The Tudors Season 4 Episode 10 – Death of a Monarchy

Tudors finaleSetting: Winter 1546/1547

Opening scene – A white horse runs towards the camera, as Henry VIII speaks “When we compare the present life of man on earth with that time of which we have no knowledge, it seems to me like the swift flight of a single sparrow through a banqueting hall on a winter’s day. After a few moments of comfort, he vanishes from sight into the wintry world from which he came. Even so, man appears on earth for a little while, but of what went before this life, or what will follow, we know nothing.”

Henry speaks to Charles Brandon, the Duke of Suffolk, he tells him that he has been thinking about loss. He asks Brandon what loss is unrecoverable to a man, Brandon answers “virtue”, but Henry says that virtue can be redeemed by a man’s actions. Brandon says “honour”, but Henry says that honour can also be recovered. Henry says that the answer is “time”, it can never be redeemed. He looks sad.

Bishop Gardiner signs the warrant for the arrest of Queen Catherine Parr and asks his porter to take it to Wriothesley.

The Lord High Admiral of France arrives at court, with the Seymour brothers, and is greeted in Latin by Prince Edward. Queen Catherine Parr introduces him to Henry’s daughters, Mary and Elizabeth. Mary talks to Bishop Gardiner, commenting that Lord Hertford seems to be in the King’s favour. Gardiner says that the Earl grows more powerful every day because of the King’s “infirmity” and his power over Prince Edward. Mary replies “God help us then if the King should die”. Gardiner tells her that he has heard that many would rather see her anointed as queen. Mary asks what news Gardiner has on the queen, he tells her that she will hear soon. Mary is not looking very well, she has bags under her eyes and is clearly worried about things.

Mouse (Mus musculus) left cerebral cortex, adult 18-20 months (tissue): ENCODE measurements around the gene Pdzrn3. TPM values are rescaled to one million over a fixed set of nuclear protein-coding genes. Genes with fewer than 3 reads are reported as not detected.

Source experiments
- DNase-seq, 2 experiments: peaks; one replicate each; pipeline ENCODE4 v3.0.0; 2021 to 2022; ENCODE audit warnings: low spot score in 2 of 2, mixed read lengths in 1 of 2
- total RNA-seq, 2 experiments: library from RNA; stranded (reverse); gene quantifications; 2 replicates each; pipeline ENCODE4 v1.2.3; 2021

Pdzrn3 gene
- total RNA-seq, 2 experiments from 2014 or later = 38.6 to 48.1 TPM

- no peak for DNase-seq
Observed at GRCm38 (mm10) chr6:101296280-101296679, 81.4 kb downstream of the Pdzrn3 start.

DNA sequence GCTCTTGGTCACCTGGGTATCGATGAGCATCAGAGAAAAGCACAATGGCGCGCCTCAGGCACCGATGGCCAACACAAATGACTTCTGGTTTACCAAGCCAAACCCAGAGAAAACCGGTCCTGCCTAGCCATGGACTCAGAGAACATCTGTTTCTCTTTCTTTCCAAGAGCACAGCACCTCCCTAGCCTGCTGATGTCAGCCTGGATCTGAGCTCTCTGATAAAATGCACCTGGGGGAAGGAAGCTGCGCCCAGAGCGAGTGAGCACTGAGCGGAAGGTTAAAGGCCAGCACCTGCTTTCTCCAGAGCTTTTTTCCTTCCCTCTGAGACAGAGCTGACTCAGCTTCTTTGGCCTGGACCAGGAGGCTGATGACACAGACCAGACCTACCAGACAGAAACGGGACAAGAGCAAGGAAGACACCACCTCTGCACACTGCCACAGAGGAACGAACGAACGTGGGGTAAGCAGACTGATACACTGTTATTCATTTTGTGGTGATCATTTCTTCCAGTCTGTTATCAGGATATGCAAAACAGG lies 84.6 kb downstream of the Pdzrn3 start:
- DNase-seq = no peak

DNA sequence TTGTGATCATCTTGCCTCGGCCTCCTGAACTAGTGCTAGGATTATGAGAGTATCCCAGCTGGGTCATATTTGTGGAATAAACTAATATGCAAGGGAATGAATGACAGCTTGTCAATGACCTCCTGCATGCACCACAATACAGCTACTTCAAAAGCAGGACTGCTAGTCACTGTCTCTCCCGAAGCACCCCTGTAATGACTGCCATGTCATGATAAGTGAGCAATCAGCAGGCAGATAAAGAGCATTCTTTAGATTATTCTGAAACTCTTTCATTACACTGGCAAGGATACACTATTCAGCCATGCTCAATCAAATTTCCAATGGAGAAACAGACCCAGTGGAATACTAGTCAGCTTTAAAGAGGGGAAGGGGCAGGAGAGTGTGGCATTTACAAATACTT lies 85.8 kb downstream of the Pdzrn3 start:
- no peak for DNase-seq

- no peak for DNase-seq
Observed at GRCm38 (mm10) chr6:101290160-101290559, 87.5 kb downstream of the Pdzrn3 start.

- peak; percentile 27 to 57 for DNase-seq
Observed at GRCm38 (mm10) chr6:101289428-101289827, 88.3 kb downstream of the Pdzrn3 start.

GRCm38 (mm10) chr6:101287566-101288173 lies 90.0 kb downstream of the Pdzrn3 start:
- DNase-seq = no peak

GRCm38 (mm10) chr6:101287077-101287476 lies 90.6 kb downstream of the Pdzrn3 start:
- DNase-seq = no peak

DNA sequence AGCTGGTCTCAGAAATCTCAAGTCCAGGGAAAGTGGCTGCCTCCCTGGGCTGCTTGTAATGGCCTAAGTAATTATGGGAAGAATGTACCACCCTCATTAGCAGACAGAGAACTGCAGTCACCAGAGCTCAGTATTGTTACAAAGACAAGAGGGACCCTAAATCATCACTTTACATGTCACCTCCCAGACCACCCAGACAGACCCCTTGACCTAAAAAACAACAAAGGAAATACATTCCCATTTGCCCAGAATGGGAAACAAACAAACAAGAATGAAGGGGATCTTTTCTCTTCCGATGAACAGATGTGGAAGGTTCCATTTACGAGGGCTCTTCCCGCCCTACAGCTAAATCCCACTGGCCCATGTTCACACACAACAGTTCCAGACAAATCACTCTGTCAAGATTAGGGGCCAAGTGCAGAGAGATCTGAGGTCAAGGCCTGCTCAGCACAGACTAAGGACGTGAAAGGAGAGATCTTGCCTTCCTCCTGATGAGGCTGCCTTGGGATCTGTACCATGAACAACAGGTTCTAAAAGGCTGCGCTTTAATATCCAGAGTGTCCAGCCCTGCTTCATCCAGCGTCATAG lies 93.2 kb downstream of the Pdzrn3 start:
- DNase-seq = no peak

The King arrives and greets Edward. He announces that he is pleased to announce a treaty with France and says that he will have no further business with the Emperor, who has betrayed him. He pushes Edward further on to the throne and then sits with him. Henry tells the Admiral of the way that he has reformed the church and dealt with corruption and proved that the Pope is not the voice of God. Henry tells him that he proposes that Mass should be abolished in both their realms and replaced with a simple communion service. The Admiral bows down and says that he has no authority to concede the terms of the treaty, particularly as his king is dying. Henry says to send Francis his love, but to tell him that his disease is a reminder of his own mortality.

The porter reads Catherine Parr’s arrest warrant. Instead of taking it directly to Wriothesley, he gives it to a maid to show to the Queen and then to give it back to him. She takes it to the Queen who is with her sister, Anne Parr. The Queen is shocked.

The King hears Catherine crying. He goes to see her. He asks her what is wrong. She tells him that she fears that he has grown displeased with her and that he has “utterly forsaken” her. He does not understand. He asks her why he should be displeased with her, if there is a reason he should be. She says “no”. Catherine commands her ladies to clear their coffers of all books and tells them they must no longer talk of religious or controversial matters.